You haven’t chosen the right payment gateway

Payment gateway technology is what store owners use to accept credit and debit cards from shoppers. The term refers to both physical, card-reading devices found in stores and the digital payment processor apps that exist on ecommerce websites. Now that you’re caught up on the lingo, let’s explain why choosing the right payment gateway is essential to making sales.

There are frankly hundreds of different payment platforms you can choose from and picking the right one can be difficult. But as we describe in detail here, there are three specific factors to consider before surrendering yourself over to one specific gateway. They are:

The benefits of on vs off-site processing

For example, PayPal requires users to leave your website in order to complete the payment process. If you want, you can pay a $30 fee to make sure the payment is processed without requiring shoppers to go to the external site but why do that when there’s providers out there like Shopify who have on-site processing built in to the experience? 

Accepting relevant payment methods for our market

Maybe your customers are the kind of people who would prefer to pay in a digital currency. Not all payment providers will support this. Not all payment providers even support the use of gift cards. Consider a provider that can grow with your business because one day you might want to have these options even if you don’t right now!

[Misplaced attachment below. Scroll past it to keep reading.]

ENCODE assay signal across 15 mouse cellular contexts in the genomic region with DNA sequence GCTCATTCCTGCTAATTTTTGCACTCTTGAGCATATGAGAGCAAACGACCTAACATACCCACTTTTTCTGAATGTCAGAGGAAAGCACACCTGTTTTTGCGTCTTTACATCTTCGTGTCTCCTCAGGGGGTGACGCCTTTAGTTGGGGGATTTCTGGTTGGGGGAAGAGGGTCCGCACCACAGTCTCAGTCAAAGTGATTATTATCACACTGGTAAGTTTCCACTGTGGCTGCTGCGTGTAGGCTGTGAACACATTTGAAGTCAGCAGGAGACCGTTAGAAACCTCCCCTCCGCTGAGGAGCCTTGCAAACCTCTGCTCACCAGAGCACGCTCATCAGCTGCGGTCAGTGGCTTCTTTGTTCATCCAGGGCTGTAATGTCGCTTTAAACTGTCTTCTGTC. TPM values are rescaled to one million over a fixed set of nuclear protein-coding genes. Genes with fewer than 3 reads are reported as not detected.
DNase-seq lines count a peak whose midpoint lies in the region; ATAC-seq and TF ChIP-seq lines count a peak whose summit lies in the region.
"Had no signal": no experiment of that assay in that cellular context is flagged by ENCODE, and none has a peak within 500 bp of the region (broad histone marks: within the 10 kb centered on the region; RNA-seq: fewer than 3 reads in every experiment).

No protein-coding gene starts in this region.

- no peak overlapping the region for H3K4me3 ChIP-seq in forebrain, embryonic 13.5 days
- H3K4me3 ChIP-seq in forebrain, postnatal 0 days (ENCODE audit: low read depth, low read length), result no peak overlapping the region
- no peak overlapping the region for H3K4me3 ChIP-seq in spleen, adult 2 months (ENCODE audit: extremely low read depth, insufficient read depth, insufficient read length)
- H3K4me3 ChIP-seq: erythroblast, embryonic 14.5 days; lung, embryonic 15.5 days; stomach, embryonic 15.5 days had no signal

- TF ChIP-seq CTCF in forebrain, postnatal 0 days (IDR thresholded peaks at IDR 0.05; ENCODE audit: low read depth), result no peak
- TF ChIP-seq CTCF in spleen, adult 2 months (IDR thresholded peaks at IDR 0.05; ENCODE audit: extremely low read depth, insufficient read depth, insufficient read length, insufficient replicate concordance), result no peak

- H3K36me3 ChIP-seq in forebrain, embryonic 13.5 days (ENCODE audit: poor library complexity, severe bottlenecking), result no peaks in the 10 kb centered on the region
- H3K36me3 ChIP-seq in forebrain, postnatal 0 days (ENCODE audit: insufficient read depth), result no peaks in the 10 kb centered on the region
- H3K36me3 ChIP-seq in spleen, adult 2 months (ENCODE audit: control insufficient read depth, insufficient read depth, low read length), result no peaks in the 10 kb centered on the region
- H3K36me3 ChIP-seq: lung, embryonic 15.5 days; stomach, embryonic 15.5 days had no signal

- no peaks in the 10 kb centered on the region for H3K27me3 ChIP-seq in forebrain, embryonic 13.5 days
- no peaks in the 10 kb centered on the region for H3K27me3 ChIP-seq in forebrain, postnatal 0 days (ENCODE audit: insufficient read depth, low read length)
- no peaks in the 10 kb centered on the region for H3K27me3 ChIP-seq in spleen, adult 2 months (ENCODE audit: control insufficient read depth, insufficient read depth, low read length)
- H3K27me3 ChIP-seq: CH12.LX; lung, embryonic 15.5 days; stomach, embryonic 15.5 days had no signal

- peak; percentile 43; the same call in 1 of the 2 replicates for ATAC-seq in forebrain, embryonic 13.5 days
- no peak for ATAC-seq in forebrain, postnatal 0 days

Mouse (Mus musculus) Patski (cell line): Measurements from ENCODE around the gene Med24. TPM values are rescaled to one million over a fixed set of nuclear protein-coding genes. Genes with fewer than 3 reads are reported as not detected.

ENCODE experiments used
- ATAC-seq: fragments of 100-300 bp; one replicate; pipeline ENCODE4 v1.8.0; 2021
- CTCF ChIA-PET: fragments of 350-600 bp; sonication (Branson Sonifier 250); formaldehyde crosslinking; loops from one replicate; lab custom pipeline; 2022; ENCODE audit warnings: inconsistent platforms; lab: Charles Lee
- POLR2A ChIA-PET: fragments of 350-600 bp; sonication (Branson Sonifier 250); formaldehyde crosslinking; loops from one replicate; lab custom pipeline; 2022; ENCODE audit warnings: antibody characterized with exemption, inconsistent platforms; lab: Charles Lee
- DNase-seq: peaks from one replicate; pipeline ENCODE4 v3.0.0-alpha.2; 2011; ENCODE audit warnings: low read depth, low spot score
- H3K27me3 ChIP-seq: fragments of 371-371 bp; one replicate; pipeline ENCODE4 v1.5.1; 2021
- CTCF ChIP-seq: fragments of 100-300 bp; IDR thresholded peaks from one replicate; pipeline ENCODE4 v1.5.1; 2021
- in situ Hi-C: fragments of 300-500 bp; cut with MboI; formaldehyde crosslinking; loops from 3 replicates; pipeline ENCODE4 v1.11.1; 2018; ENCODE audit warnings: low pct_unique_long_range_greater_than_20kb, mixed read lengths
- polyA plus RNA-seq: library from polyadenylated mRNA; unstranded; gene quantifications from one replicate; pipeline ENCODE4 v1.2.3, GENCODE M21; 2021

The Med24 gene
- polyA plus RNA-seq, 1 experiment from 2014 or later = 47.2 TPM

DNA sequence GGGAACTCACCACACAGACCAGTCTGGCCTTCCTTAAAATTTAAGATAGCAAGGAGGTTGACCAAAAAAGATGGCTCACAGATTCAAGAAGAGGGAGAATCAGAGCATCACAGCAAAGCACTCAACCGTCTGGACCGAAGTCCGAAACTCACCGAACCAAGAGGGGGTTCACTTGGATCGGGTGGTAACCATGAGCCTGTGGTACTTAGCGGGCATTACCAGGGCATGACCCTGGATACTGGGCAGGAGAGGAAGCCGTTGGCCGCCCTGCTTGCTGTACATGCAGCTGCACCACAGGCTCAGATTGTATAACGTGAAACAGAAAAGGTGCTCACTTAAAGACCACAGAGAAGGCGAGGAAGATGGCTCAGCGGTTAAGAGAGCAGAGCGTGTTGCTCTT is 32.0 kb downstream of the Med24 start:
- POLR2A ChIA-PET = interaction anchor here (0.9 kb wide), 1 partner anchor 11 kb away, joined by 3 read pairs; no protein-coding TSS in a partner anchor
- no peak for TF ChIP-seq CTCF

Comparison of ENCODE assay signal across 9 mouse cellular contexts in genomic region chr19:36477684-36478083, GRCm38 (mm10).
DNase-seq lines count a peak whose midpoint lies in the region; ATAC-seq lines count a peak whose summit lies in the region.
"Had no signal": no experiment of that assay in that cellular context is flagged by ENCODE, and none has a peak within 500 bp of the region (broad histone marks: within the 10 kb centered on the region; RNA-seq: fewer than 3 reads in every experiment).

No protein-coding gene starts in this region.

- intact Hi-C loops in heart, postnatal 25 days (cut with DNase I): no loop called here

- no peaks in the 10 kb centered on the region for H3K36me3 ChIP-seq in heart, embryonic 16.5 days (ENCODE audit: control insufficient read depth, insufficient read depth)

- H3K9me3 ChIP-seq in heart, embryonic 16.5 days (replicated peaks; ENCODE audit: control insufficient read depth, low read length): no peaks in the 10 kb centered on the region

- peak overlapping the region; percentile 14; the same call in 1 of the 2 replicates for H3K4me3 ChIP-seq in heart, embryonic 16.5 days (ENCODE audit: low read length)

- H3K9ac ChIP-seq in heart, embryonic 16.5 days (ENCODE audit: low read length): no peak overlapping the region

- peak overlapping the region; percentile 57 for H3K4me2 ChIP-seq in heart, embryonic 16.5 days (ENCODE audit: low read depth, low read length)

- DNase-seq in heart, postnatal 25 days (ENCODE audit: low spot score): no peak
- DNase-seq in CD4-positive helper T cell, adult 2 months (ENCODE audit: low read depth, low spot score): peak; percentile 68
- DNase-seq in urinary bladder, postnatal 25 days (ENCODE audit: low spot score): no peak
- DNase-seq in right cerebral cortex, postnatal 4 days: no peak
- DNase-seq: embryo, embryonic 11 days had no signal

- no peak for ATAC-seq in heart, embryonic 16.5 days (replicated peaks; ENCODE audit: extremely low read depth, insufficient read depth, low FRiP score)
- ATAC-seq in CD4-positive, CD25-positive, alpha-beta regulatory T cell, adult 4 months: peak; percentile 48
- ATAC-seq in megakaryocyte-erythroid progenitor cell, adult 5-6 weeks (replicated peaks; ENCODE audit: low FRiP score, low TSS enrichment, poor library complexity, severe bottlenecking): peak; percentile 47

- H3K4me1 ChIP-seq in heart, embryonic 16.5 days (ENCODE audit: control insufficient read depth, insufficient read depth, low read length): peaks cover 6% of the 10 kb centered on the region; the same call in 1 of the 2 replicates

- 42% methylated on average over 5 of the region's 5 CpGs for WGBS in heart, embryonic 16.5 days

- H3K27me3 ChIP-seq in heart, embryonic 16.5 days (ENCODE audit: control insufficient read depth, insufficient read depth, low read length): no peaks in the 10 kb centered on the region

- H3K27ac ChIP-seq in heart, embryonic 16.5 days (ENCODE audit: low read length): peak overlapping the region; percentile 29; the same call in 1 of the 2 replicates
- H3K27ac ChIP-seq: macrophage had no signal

Customer protection should come first 

Nobody likes data hacks. If your provider runs a less-than-secure operation that means your customers’ data is vulnerable and if they suffer a breach it might make even the loyalist fan think twice before shopping with you again. 

A smooth customer experience built-in

There’s offering options and there’s drowning people in so many choices you inadvertently cause the dreaded “abandoned cart” outcome. Pay attention to which payment gateways your customers are primarily using and stick to a small number (certainly not 5) of the most relevant ones. 

Once these factors are considered you’ll want to know which options are out there. We talk in depth about different providers in the article linked above but check out these names and weigh which one makes sense for the size and priorities of your business: Amazon Pay, Square, Apple Pay, Stripe, Google Pay, and WooCommerce Payment.